The Paris talks went into overtime to nail down the final details of the Paris Agreement and recent coverage naturally focused on late night wrangling over the text. As commentators and advocates around the world dissect what was and wasn’t included in the final deal, it’s important to remember that the formal Paris Agreement is only one of four pillars of the historic progress achieved by the Paris Climate Conference. Here is a recap:
1) National Commitments: In many ways Paris was already a success before the conference itself convened. For the first time, more than 180 countries have made commitments to address climate change, including all of the largest emitters. This breakthrough started with China committing to a massive build out of solar and wind power and to begin reducing its total annual emissions by 2030 in a bilateral agreement between the U.S. announced last year. India followed with a huge commitment to install 100 Gigawatts (GW) of solar capacity by 2022. While these commitments don’t add up to keeping global warming below 2°C (3.6°F), let alone 1.5°C (2.7°F), they end the reckless global game of chicken that has characterized climate negotiations until now.
2) Sub-national Action: National commitments build on progress being made at the state and local level and can only be implemented in cooperation with these governments. Paris featured an unprecedented level of participation by governors, premiers, mayors and other state and local leaders. California Governor Jerry Brown led the formation of the Under 2 MoU with the German State of Baden-Württemberg. More than 80 jurisdictions, representing a combined GDP larger than that of the United States, have now committed to reduce their emissions by at least 80 percent or to less than 2 tons per capita by 2030. Meanwhile former New York City Mayor Michael Bloomberg convened the C40 Cities for Climate Action meeting in Paris, which now represents more than 80 cities and 25 percent of global GDP.
3) Citizens and Business: Often referred to as “civil society” in international parlance, this is where political will comes from and where implementation happens. Paris saw an outpouring of youth, environmental, human rights and labor organizations, as well as a large and diverse contingent of businesses that are making real commitments to support climate action and reduce the emissions they are responsible for. In the United States more than 150 businesses signed the American Business Act on Climate Pledge organized by the White House.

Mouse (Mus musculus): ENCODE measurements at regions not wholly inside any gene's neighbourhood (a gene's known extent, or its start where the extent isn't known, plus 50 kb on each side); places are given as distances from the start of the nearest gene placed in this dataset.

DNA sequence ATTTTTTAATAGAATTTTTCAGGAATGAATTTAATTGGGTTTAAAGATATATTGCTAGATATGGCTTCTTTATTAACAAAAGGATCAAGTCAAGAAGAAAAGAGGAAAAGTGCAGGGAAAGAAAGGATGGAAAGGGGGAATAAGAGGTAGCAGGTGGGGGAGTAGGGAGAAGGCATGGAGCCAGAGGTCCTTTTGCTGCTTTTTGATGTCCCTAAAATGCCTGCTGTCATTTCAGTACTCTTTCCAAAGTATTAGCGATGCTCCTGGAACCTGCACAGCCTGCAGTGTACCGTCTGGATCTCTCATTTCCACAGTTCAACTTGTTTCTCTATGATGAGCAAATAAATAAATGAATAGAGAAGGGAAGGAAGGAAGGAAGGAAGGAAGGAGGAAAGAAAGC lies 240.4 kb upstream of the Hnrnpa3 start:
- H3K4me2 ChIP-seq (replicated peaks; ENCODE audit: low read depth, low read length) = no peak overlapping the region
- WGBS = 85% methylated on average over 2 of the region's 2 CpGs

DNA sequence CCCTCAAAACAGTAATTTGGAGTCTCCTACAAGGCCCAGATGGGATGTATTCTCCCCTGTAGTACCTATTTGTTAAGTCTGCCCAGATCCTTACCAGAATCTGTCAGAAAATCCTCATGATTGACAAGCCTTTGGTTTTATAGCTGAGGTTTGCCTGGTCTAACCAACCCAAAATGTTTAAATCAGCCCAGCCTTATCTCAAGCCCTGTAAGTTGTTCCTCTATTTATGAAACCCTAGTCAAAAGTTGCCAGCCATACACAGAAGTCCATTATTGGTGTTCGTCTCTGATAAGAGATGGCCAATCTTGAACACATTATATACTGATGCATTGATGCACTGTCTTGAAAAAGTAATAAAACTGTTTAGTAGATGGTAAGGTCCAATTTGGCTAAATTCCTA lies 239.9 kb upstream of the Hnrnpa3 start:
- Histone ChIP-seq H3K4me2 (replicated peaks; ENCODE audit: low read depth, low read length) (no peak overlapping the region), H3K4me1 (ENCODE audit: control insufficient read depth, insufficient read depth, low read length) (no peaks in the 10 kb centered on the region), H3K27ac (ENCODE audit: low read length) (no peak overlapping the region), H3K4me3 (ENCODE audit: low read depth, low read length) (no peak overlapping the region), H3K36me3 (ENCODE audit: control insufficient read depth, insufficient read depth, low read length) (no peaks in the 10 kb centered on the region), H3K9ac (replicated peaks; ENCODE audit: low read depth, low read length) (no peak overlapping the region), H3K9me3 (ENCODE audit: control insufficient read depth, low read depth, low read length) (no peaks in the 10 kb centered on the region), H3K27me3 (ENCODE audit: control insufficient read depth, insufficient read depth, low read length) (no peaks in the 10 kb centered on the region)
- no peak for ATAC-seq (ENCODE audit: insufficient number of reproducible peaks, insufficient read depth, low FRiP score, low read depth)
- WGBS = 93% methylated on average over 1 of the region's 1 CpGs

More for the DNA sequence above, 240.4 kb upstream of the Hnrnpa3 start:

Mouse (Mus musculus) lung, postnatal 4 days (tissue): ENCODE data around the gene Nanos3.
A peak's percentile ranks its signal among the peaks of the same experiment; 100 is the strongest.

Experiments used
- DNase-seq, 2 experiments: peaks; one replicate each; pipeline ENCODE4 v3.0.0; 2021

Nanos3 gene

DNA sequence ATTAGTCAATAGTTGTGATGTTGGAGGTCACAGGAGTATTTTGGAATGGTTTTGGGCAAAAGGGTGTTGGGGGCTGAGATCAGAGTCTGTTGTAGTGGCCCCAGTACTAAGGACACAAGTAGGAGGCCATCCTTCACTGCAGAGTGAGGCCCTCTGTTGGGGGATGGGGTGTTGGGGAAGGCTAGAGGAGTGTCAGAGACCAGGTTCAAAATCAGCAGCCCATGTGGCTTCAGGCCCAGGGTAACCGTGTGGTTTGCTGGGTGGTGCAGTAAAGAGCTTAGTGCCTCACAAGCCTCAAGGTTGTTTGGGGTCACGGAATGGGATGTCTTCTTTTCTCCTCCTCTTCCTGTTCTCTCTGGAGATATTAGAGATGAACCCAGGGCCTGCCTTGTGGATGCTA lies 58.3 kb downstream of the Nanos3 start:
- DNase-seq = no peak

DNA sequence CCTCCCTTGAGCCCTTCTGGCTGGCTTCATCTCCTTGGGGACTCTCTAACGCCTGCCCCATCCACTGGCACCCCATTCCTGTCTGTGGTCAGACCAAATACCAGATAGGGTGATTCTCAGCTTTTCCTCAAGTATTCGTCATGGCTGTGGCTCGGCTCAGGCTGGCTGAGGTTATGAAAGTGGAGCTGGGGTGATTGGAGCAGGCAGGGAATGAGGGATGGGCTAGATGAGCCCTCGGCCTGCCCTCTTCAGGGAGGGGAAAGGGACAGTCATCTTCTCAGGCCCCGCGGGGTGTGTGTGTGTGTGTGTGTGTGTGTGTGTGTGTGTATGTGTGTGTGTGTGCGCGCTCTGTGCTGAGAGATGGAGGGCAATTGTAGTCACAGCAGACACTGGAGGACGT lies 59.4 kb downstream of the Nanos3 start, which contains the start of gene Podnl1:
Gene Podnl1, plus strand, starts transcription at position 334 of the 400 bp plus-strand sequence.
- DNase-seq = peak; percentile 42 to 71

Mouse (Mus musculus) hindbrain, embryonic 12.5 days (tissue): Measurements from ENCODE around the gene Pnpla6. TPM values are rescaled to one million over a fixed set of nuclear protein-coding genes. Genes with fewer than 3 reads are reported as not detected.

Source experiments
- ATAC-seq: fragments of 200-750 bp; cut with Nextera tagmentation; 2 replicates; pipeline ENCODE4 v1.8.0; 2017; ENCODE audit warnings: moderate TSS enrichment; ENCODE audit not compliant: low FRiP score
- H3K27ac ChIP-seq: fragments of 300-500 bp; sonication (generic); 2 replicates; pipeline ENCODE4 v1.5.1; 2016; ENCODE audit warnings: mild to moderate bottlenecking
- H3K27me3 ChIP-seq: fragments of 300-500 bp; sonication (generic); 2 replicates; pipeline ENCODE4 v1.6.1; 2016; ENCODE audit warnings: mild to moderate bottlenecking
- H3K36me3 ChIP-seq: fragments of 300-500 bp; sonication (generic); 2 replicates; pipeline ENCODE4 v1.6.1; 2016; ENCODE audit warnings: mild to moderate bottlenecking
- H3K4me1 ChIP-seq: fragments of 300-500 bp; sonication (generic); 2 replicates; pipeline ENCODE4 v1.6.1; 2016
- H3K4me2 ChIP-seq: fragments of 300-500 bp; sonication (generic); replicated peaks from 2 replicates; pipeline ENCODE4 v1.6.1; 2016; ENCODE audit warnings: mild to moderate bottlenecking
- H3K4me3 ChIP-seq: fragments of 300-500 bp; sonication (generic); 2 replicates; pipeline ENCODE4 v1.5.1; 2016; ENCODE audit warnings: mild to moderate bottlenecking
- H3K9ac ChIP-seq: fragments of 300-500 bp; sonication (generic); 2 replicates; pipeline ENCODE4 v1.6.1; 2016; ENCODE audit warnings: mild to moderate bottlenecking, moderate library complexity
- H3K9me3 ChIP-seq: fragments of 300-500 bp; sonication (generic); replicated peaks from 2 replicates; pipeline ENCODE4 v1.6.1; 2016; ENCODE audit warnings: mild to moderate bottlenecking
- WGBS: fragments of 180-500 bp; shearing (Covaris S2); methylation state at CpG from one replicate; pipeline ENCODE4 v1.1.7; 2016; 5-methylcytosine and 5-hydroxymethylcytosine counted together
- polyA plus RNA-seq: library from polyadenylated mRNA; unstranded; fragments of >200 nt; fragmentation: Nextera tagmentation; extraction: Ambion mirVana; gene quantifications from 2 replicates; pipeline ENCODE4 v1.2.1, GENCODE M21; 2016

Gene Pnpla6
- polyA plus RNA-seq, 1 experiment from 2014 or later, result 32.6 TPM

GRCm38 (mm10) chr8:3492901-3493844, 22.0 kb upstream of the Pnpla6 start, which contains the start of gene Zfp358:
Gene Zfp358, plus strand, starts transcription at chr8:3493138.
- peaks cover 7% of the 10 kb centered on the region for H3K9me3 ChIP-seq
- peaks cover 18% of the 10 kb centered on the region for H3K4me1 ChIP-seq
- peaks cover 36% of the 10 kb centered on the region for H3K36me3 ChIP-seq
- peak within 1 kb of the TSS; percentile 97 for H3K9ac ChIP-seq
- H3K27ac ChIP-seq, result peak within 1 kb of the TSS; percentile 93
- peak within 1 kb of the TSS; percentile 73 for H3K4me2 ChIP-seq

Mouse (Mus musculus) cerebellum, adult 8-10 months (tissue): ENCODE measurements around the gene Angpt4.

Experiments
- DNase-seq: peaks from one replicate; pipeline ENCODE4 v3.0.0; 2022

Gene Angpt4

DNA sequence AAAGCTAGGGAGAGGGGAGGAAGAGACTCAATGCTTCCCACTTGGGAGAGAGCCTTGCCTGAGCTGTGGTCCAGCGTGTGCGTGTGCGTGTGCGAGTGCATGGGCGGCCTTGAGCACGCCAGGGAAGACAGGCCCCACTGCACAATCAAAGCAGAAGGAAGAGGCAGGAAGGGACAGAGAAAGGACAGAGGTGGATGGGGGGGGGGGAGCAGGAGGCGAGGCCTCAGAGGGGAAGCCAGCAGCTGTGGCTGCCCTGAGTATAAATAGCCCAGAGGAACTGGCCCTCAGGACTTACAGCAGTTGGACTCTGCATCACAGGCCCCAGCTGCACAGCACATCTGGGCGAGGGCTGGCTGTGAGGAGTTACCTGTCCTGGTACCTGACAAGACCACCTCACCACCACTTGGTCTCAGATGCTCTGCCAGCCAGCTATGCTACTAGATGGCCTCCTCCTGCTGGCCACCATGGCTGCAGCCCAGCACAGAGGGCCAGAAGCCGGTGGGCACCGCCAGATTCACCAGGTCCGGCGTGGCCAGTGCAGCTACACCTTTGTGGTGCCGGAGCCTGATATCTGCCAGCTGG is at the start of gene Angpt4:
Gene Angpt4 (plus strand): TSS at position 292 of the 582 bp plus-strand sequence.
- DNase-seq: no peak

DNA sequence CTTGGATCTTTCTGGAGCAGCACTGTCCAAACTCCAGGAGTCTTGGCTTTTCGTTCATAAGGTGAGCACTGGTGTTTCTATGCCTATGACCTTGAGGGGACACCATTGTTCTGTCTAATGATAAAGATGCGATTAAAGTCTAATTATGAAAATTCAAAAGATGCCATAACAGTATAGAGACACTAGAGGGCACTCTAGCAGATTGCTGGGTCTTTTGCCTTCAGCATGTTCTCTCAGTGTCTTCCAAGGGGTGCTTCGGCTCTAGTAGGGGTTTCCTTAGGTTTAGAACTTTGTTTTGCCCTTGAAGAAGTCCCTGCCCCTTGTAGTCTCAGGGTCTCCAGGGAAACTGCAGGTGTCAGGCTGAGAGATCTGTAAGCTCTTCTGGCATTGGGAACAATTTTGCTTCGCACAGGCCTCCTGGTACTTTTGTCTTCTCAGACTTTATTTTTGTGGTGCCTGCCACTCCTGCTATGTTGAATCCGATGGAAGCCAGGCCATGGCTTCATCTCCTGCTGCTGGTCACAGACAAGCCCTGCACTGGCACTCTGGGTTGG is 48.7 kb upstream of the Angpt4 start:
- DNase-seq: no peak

4) The Paris Agreement: The Paris Agreement reflects the political landscape created by the other three pillars of progress in Paris. Given that we do not yet have national commitments that are sufficiently ambitious to prevent dangerous climate change, I think the most important element is the agreement to review progress every five years with the goal of ratcheting up action until emissions are zeroed out in the second half of this century. Other key elements are transparency to create accountability, and finance to speed the transition to clean energy in developing countries and help them deal with the consequences of climate change that can no longer be avoided.
Of course none of this matters if it is just words. What gives me the most hope is that investment is already shifting from fossil fuels to clean energy at a scale large enough to show up as a plateau in global emissions. The Paris progress will only accelerate that shift.